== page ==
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President Donald Trump is expected to sign legislation passed by Congress supporting Hong Kong protesters, setting up a confrontation with China that could imperil a long-awaited trade deal between the world’s two largest economies.

The bill, approved unanimously by the Senate Tuesday, passed the House 417-1 on Wednesday and could go to Trump as soon as Thursday. A person familiar with the matter said Trump plans to sign the bill.

“The Congress is sending an unmistakable message to the world that the United States stands in solidarity with freedom-loving people of Hong Kong and that we fully support their fight for freedom,” Speaker Nancy Pelosi said on the House floor. “This has been a very unifying issue for us.”

The remarkable bipartisan support for taking a tough stance with China creates one of the toughest economic and foreign policy challenges of Trump’s presidency. He desperately needs the China trade deal – and the economic bump from resolving that uncertainty – as he ramps up his campaign for re-election.

“After the Senate unanimously passed our Hong Kong Human Rights and Democracy Act, I applaud Speaker Pelosi for taking swift action to send this bill directly to President Trump’s desk for signature,” Senator Marco Rubio, a Florida Republican and an original sponsor of the Senate legislation, said in a statement. “I urge the president to sign this critical bill into law as soon as possible.”

The bill, S. 1838, would require annual reviews of Hong Kong’s special status under U.S. law and sanction officials deemed responsible for human rights abuses and undermining the city’s autonomy.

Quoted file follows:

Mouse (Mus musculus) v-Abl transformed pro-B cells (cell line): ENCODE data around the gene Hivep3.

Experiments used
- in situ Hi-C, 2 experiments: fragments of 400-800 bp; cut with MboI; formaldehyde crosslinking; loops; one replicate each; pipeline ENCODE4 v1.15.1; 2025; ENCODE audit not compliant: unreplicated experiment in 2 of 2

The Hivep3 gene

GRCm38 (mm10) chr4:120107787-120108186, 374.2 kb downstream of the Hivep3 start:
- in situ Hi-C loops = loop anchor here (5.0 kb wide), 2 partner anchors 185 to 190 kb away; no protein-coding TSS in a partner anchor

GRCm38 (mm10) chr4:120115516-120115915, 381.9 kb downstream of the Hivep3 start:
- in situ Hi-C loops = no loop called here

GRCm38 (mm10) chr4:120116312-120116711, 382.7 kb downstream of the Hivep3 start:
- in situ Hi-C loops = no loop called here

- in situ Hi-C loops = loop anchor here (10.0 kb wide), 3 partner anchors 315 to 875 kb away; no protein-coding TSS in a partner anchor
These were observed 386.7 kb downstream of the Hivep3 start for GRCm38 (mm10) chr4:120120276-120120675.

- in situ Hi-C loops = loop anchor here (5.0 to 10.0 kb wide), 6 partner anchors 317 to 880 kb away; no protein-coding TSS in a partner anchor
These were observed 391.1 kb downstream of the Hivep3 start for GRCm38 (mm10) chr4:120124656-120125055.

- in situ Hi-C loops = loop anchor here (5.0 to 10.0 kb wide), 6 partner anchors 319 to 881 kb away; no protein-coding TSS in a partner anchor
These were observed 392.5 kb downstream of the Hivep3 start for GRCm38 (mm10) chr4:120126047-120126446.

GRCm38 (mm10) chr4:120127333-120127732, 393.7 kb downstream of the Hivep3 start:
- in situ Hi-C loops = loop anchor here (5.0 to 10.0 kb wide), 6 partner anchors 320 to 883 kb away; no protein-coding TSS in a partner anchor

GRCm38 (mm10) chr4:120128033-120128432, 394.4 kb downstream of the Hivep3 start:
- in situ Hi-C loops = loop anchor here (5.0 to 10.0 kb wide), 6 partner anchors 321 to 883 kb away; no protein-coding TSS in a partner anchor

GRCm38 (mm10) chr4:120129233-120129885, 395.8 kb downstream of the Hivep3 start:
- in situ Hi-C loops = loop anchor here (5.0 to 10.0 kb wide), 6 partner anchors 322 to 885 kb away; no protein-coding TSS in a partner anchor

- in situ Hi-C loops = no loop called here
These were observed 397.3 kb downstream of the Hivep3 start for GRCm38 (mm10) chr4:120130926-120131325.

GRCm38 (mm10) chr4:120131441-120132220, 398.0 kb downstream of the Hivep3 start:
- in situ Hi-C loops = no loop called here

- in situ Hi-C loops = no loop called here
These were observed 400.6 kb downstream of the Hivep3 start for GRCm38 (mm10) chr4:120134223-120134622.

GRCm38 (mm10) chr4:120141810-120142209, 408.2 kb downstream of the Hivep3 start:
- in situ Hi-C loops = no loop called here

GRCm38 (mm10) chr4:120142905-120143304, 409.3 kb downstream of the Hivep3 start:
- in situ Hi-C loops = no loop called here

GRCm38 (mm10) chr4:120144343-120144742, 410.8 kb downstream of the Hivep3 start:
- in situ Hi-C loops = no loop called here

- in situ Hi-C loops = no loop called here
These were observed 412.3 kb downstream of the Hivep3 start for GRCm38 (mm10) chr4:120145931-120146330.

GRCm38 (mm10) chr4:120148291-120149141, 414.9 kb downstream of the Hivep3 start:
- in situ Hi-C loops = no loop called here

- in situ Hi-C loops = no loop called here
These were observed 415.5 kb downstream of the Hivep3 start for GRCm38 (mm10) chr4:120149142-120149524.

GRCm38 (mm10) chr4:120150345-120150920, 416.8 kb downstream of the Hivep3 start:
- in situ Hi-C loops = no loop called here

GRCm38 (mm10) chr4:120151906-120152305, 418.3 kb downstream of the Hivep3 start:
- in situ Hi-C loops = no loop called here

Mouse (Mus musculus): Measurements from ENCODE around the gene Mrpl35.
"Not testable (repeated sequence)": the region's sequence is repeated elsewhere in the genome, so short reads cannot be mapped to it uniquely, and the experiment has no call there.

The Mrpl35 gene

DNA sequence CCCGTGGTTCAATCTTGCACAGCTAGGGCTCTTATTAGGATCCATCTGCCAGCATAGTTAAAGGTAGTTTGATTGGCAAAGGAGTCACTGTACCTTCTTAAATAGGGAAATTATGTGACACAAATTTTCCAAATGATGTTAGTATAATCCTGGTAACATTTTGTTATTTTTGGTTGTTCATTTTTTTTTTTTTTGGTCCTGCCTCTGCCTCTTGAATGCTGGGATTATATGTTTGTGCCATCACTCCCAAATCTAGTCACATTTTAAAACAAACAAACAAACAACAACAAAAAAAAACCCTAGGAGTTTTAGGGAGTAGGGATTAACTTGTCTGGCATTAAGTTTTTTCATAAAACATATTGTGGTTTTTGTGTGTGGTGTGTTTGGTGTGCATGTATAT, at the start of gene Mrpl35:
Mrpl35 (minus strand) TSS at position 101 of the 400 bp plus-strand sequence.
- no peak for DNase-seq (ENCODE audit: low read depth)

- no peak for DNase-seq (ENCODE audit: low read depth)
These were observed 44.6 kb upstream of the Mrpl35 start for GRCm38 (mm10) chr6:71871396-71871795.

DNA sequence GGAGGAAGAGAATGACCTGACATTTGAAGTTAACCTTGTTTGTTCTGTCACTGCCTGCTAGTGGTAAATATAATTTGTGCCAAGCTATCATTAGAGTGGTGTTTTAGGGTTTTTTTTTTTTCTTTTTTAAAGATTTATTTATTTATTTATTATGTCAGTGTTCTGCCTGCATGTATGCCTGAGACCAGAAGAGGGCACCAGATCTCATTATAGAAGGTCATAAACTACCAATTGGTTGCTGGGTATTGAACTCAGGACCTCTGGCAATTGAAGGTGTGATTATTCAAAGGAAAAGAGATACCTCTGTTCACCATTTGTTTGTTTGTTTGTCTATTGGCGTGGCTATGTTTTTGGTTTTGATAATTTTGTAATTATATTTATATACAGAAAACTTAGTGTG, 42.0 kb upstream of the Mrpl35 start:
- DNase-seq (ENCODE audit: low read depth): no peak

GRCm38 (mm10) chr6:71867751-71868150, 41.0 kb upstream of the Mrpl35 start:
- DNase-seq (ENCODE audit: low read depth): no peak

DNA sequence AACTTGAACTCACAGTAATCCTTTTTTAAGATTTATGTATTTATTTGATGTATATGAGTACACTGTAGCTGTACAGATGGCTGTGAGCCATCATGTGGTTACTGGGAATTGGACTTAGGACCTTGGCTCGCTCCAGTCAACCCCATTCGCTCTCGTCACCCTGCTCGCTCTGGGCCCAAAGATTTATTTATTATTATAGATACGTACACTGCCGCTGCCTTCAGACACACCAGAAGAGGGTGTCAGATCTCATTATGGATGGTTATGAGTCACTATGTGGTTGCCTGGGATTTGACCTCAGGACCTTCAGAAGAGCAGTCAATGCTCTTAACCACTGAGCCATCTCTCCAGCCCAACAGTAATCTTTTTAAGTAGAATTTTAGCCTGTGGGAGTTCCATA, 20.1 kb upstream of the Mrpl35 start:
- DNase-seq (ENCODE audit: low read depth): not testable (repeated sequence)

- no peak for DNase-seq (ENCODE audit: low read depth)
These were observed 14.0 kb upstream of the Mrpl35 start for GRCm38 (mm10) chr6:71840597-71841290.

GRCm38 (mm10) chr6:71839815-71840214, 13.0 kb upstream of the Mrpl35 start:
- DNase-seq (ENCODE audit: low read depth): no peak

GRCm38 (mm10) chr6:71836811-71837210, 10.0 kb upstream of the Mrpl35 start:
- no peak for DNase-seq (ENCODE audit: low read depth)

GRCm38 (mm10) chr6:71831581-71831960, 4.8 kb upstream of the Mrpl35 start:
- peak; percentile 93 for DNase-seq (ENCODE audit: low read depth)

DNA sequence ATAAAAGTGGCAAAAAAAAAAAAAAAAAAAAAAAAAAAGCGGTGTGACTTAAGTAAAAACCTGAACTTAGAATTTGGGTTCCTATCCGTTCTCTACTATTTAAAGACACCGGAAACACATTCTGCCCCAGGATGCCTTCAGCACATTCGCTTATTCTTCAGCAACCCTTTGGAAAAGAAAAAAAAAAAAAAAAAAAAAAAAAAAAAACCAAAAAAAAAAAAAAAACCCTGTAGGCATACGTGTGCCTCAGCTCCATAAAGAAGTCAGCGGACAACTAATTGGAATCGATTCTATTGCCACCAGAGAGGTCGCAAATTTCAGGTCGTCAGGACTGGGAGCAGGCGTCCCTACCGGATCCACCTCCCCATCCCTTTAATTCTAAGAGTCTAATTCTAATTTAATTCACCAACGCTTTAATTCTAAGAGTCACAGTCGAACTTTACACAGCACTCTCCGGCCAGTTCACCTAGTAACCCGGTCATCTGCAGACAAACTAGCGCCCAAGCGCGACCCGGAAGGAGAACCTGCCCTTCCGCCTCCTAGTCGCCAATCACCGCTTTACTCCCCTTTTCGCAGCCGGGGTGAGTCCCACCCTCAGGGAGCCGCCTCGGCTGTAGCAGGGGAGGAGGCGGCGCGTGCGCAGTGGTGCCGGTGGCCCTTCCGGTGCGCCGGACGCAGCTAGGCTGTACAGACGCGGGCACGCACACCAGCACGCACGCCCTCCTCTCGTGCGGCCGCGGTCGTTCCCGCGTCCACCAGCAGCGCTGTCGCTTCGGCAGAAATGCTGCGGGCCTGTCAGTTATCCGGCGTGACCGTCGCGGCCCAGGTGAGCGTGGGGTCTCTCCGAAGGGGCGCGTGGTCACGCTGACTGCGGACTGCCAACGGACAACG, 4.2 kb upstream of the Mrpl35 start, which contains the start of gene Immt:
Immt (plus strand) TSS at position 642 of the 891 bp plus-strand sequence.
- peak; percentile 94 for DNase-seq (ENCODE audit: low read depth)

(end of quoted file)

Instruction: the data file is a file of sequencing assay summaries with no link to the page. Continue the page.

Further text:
Trump has been silent as the Hong Kong protests escalated into violence in recent weeks, even as lawmakers of both parties demanded action on the measure. Chinese officials quickly responded to the bill’s Senate passage Tuesday, saying Beijing “firmly” opposes the congressional action, which it considers a grave violation of international law.

“We stand in solidarity with the people of Hong Kong,” said Republican Representative Chris Smith, who has been pushing the legislation since Hong Kong protests in 2014. “There will be strong sanctions, other ramifications for this crackdown.”

The House also passed a bill, S. 2710, that the Senate passed Tuesday to ban the export of crowd control items such as tear gas and rubber bullets to Hong Kong police.

The Democratic-led House used an expedited process to quickly pass the Senate bill rather than trying to reconcile it with the slightly different version the House unanimously passed last month. This was the quickest way to approve the legislation before Congress recesses for Thanksgiving next week.

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